Black History Month: We should inspire the next generation of lawyers

Greater London Authority deputy mayor for social integration, social mobility and community engagement Matthew Ryder QC explains why every lawyer should pay attention to Black History Month.

Matthew Ryder
Matthew Ryder QC

Every year, Black History Month provides a moment for all of us to reflect on the part that people of African and African-Caribbean heritage have played in the history of this country. Unfortunately, even after three decades, some still find the purpose of Black History Month difficult to understand. For lawyers its significance should be obvious.

That is because good lawyers understand the importance of history. It provides all-important context for everything from the application of precedent, to the development of legal principle and, as Lord Steyn famously said, ‘In law, context is everything’. More importantly, many great jurists – such as Lord Bingham – are avid students of history. Lawyers and historians share the skill of using a particular perspective or focus to form a jumbled set of random or forgotten events into a coherent and illuminating narrative. That powerful use of perspective and focus is exactly what Black History Month is all about.

“It can be particularly inspiring for young black lawyers, but that understanding is important to everyone.”

Contrary to what some people fear, the aim of Black History Month is not to repackage our established understanding of history exclusively for the benefit of black people. Its purpose is the opposite: to reveal forgotten or undervalued parts of British history, and in doing so explain our shared heritage in a way that is relevant to us all.

As a law student in the 1980s, I was fascinated by the rich history that underpinned English law. But as a British person of African-Caribbean heritage I was sometimes deflated and discouraged at how rarely black Britons seemed to feature as part of that history.

Taking a moment to understand the role of black Britons in our legal history – from Somerset’s Case in 1772 all the way to the Stephen Lawrence Inquiry Report in 1999 – gives balance. It can be particularly inspiring for young black lawyers, but that understanding is important to everyone. It reminds us that our stories, like our modern lives, are not separate but intertwined. Our history is more varied and diverse than we are sometimes led to believe.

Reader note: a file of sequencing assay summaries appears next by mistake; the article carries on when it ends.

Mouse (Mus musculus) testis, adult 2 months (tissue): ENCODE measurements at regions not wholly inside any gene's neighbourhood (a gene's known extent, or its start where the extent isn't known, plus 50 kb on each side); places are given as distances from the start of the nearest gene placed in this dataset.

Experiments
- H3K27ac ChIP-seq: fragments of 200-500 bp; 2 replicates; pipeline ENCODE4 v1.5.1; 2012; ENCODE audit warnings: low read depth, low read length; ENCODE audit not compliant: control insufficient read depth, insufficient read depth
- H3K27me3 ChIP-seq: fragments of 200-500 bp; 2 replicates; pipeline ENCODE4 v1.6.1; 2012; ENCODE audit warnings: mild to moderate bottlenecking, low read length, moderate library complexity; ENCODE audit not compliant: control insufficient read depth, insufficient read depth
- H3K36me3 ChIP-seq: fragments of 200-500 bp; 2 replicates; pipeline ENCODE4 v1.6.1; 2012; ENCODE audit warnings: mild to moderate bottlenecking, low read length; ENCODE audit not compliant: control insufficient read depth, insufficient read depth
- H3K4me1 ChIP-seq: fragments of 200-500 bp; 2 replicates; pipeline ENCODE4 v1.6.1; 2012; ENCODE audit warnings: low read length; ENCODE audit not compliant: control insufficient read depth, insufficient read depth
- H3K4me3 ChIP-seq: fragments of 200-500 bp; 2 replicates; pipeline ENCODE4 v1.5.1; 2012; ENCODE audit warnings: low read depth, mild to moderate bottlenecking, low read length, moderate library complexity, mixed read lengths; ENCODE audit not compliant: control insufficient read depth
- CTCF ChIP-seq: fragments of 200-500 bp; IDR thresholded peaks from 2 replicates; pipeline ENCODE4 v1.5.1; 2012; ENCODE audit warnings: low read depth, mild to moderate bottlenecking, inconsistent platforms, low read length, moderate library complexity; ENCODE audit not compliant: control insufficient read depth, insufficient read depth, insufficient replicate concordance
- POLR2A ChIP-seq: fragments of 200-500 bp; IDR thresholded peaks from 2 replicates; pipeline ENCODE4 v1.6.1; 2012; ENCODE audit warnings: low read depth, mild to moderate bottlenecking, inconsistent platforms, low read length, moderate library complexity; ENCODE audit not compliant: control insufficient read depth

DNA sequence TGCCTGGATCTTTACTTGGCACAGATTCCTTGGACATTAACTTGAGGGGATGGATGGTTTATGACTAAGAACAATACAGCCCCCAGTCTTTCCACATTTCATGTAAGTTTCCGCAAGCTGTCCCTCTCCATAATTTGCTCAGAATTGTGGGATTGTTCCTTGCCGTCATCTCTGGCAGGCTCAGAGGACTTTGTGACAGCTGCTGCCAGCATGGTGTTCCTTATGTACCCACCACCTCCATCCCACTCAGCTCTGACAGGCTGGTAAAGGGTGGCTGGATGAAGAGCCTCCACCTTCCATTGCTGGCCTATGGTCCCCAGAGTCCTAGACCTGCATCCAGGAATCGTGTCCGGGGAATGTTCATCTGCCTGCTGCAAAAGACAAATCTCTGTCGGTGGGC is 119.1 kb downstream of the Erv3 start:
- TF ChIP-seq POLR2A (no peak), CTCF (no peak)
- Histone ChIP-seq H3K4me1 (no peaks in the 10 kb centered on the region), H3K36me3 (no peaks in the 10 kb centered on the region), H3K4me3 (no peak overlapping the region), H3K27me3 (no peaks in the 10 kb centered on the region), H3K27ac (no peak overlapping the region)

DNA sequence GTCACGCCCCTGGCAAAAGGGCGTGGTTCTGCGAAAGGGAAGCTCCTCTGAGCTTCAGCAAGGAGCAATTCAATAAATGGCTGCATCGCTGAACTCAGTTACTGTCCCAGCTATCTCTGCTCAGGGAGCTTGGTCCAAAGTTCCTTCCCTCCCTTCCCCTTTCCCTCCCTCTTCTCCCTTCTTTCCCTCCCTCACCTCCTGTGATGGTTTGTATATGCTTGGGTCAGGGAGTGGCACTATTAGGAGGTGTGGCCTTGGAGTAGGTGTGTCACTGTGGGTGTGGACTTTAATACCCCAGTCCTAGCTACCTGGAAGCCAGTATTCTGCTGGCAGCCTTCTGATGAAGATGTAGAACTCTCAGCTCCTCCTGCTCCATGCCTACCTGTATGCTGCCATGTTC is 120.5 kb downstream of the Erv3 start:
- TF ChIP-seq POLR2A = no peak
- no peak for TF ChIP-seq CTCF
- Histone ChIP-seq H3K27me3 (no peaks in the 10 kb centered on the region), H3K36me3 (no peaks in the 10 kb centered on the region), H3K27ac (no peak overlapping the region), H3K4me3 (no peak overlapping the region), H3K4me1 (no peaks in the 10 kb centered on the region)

Last month, the Lammy Review confirmed a familiar picture of injustice and mistrust in the relationship between black communities and the criminal justice system. Its findings are important. But this month, Black History Month gives us an opportunity to present that relationship from a different perspective. We should, of course, recall with humility the injustices of racism that black Britons have faced – and continue to face – in British society. But we should also recognise, with admiration, the people of all ethnicities who have fought together to challenge those injustices and how our legal system has responded.

“The story of black people in our legal system is not just a story of immigrants, defendants and clients.”

We should remain concerned at the slow rate of progress in improving diversity in the legal profession and among the judiciary. But we should also take a moment to celebrate historical role models such as Baroness Patricia Scotland, who became the first black woman QC in 1991, before going on to become the first black person, and first woman, to be appointed Attorney General in 2007.

And Dame Linda Dobbs, who was the first black person to be appointed as a High Court judge in 2004. It is always worth remembering that the story of black people in our legal system is not just a story of immigrants, defendants and clients. It is also one of campaigners, activists, and advocates; QCs, prosecutors, Law Officers and judges.

Most of all, we should use Black History Month not as a moment of division or separation, but to inspire the next generation of lawyers by highlighting how all of us – including black Britons – have important stories to tell. Together, they contribute to our collective history.

Matthew Ryder QC is deputy mayor for social integration, social mobility and community engagement for the Greater London Authority.

This article is part of The Lawyer’s Black History Month coverage. If you would like to contribute your story, please email richard.simmons@thelawyer.com